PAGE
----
Devin Nunes, Don Blankenship sue critics

Rep. Devin Nunes (R-Calif.) is suing Twitter and several critics, including the anonymous proprietors of accounts styling themselves “Devin Nunes’s Mom” and “Devin Nunes’s Cow,” claiming defamation and other torts. Section 230, which protects Internet companies from liability for users’ postings, is likely to prove an obstacle to his claims against Twitter. [ABA Journal; Eugene Volokh, first (Section 230), second (“fighting words” doctrine inapplicable), and third (injunction that suspends entire Twitter account likely overbroad remedy) posts; Mike Godwin and Elizabeth Nolan Brown, Reason] More: Liz Mair (a defendant in suit), USA Today.

It’s worth emphasizing, in addition, that although the suit claims bias on Twitter’s part against political conservatives, were Nunes somehow to establish as a matter of law that the social media provider is obliged to intervene to remove harsh, unfair personal criticism of public figures, it would engage in much *more* removal of conservatives’ tweets and accounts than it does now.

Meanwhile, Don Blankenship, who lost a Republican Senate primary in West Virginia last year, is suing many media outlets and other organizations claiming defamation. Massey Energy, of which Blankenship had been CEO, “owned a mine where a 2010 explosion killed 29 miners. Blankenship spent a year in federal prison for violating safety regulations, which is a misdemeanor.” The suit says press outlets and critics erroneously described the candidate as a felon. [Anna Moore, WCHS]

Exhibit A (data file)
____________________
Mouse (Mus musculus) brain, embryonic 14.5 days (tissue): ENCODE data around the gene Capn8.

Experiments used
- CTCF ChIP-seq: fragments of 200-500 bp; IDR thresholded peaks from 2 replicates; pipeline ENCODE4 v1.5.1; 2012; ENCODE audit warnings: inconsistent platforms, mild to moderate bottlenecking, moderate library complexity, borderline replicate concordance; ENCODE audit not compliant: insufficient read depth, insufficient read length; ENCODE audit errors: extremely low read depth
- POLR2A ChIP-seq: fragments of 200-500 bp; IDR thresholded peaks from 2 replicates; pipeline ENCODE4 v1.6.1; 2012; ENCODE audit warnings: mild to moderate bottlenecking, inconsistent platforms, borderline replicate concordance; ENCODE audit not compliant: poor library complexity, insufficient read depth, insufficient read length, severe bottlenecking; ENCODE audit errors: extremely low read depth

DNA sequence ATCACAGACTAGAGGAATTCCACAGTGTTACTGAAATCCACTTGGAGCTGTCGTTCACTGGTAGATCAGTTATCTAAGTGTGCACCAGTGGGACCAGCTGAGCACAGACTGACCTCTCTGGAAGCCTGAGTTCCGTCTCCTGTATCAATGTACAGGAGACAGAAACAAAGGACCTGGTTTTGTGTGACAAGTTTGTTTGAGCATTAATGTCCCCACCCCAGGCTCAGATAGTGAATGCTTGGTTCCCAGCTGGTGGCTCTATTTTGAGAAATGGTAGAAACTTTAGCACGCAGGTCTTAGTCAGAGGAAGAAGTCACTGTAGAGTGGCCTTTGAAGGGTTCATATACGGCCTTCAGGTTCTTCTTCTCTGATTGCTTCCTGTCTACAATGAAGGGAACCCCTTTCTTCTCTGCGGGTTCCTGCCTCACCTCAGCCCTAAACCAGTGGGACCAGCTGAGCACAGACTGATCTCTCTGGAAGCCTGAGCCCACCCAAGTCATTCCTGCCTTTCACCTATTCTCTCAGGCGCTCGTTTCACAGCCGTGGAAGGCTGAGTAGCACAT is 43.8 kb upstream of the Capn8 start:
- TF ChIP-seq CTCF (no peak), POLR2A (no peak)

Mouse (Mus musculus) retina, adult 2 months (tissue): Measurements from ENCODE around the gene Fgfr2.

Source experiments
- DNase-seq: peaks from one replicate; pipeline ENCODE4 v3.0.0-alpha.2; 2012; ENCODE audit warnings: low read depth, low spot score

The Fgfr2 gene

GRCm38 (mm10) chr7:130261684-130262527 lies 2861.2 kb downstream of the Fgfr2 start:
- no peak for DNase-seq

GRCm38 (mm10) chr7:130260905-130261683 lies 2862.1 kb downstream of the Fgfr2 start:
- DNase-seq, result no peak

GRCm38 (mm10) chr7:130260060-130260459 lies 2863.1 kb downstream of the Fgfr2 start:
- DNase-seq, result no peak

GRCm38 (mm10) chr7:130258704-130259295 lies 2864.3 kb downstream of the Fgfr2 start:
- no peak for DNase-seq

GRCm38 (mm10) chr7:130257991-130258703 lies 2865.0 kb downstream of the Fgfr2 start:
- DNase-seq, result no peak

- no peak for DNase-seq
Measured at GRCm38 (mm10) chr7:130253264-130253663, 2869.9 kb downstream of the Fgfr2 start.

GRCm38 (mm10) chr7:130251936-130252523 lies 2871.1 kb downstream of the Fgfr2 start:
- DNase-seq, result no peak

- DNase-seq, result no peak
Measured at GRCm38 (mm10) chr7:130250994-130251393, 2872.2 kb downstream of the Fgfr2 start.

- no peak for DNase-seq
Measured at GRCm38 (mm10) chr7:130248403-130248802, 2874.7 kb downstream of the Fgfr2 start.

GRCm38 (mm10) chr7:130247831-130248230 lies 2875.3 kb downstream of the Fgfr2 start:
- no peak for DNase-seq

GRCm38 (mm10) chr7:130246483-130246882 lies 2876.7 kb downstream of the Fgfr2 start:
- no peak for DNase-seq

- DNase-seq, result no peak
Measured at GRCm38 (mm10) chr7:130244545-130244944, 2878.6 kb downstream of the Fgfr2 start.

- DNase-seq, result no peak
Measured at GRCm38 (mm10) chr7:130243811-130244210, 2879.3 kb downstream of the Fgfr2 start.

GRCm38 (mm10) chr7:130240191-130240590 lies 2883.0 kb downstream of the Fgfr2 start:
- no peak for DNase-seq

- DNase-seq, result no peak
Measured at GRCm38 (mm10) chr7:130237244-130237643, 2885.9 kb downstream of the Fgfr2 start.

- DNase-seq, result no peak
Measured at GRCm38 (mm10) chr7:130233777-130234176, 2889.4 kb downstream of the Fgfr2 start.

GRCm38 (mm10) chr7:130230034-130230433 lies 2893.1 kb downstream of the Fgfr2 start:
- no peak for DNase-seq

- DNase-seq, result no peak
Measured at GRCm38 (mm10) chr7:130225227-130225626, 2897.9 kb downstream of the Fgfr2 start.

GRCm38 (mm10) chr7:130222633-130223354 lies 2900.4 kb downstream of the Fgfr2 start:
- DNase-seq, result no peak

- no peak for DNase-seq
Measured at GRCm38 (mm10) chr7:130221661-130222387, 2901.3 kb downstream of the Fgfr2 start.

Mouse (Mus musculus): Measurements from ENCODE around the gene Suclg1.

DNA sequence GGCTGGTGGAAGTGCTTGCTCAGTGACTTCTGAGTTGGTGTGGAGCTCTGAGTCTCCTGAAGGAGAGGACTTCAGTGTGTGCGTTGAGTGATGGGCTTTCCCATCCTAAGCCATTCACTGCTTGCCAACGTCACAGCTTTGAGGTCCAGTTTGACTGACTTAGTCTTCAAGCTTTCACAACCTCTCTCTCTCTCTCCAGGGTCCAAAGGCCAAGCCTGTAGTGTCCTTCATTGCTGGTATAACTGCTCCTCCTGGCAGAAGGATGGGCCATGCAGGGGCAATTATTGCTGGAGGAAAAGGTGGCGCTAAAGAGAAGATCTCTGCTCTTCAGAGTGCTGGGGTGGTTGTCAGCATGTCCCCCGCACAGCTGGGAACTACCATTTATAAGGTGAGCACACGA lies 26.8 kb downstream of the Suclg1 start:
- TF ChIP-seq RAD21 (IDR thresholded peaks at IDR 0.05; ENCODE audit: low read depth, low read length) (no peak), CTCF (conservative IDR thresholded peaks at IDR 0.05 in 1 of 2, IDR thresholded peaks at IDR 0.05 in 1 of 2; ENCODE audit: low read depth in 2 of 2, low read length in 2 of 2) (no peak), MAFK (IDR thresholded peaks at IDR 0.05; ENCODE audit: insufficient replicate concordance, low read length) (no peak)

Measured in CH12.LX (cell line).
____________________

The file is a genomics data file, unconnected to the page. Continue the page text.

• “it would engage in much *more* removal of conservatives’ tweets and accounts than it does now.”

    Would you care to provide any actual evidence of that statement? Conservative accounts are routinely suspended or banned for little to no reason (have you seen the story on the movie Unplanned or looked into what has happened with Stefan Molynieux, Prager U,, etc) while leftists are routinely able to issue death threats and horrible statements with no action being taken against them.

    • Future predictions are subject to arguments rather than evidence as such, so here is the argument:

      1) A new legal obligation to intervene to remove harsh, unfair personal criticism of public figures will not in any foreseeable case incentivize Twitter or Facebook or Instagram to leave alone anyone it is currently choosing to restrict, whether the odious Molyneux or Alex Jones or the non-odious Prager. So the best estimate of the number of conservatives who would be restored to monetization, posting privileges, etc. is zero = 0. Even if, as Heresolong might fear, most of these accounts have suffered banning from sheer liberal animus rather than from any violation of TOS or other misconduct, the social media entities will be just as free to indulge that irrational animus as they are today.

      2) On the other hand, a new legal obligation to remove harsh, unfair personal criticism of public figures will most certainly incentivize Twitter, Facebook and Instagram to begin removing posts and, prophylactically, entire accounts of conservatives whose accounts are currently left unfettered and which engage in harsh, unfair personal criticism of public figures. From my daily experience of Twitter, there are thousands of conservative accounts that engage in harsh, unfair personal criticism of public figures. Fear of liability will directly impel the services to remove many of these posts and posters, in addition to which fear of liability will serve as a perfect internal excuse should employees motivated by political animus seek removal of posts or posters.